From 1991 to 2008, Biden co-taught a seminar on constitutional law at Widener University School of Law. The seminar often had a waiting list. Biden sometimes flew back from overseas to teach the class.
Shakira's debut album, Magia, was recorded with Sony Music Colombia in 1990 when she was only 13 years old.The songs are a collection made by her since she was eight, mixed pop-rock ballads and disco uptempo songs with electronic accompaniment; however, it was hampered by a lack of cohesion in both its recording and the production. The album was released in June 1991 and featured "Magia" and three other singles. Though it fared well on Colombian radio and gave the young Shakira much exposure, the album did not fare well commercially, as only 1,200 copies were sold worldwide.
On 25 June 1991, both Slovenia and Croatia declared independence, which led to a short armed conflict in Slovenia called the Ten-Day War, and an all-out war in Croatia in the Croatian War of Independence in areas with a substantial ethnic Serb population.
On the morning of 26 June, units of the Yugoslav People's Army's 13th Corps left their barracks in Rijeka, Croatia, to move towards Slovenia's borders with Italy.
Further YPA troop movements took place in the early hours of 27 June. A unit of the YPA's 306th Anti-Aircraft Regiment, based in Karlovac, Croatia, crossed the Slovenian border at Metlika.
In the early hours of 27 June the Slovenian leadership was told of the movements of the YPA. The military leadership of the Fifth Military District, which included Slovenia, was in telephone contact with Slovenian president Milan Kučan, telling him that the troops' mission was limited to taking over the border crossings and airport. A meeting of the Slovene presidency was hastily convened at which Kučan and the rest of the members decided on armed resistance.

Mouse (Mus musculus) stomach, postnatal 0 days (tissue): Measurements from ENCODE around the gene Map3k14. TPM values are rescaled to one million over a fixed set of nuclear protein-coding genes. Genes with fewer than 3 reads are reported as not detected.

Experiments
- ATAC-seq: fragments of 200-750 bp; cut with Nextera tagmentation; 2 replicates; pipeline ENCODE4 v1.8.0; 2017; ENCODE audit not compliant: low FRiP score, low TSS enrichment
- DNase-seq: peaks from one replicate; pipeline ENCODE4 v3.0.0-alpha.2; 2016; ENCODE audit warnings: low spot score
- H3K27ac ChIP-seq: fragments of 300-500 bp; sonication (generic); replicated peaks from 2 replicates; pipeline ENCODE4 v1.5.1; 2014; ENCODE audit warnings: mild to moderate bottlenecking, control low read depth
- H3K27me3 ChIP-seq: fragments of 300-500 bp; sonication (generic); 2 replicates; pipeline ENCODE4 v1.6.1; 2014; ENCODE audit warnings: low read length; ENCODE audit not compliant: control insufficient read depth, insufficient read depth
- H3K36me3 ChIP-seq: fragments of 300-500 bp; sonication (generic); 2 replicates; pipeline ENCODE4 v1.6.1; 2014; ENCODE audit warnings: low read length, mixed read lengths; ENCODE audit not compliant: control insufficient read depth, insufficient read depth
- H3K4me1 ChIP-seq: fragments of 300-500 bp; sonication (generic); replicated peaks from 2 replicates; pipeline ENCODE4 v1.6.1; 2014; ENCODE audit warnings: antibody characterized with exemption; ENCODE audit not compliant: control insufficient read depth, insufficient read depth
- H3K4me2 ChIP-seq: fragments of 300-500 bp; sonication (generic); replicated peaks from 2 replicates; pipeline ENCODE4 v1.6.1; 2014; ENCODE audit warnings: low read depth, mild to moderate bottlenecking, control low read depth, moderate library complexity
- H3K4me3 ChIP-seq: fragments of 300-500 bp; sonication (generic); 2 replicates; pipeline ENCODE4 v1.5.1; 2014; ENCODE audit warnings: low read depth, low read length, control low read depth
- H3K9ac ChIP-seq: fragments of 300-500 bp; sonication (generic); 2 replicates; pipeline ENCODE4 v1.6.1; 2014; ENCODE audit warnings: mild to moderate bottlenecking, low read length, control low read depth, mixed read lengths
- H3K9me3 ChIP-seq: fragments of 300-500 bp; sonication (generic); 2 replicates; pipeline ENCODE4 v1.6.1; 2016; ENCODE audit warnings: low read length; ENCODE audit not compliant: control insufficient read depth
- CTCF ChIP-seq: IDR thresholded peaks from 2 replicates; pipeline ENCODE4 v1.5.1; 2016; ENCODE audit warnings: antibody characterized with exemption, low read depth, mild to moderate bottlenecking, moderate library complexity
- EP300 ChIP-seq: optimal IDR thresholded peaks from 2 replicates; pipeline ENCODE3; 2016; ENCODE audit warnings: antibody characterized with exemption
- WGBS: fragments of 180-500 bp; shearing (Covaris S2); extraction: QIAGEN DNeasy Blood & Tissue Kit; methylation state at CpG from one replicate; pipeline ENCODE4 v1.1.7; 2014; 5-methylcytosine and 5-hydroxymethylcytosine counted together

Despite the confusion and fighting, the YPA nonetheless successfully accomplished much of its military mission. By midnight on 27 June it had captured all of the crossings along the Italian border, all but three crossings on the Austrian border and several of the new crossing points established along Slovenia's border with Croatia.
A few hours later, a column of tanks and armoured personnel carriers of the YPA 1st Armoured Brigade left their barracks at Vrhnika near the Slovenian capital Ljubljana, heading for the airport at Brnik.
The border crossings were a major source of revenue. In addition, by taking control of the borders, the Slovenians were able to establish defensive positions against an expected JLA attack. This meant that the YPA would have to fire the first shot. It was fired on 27 June at 14:30 in Divača by an officer of YPA.
On 28 June 1991, he became head of the Committee for External Relations of the Mayor's Office, with responsibility for promoting international relations and foreign investments.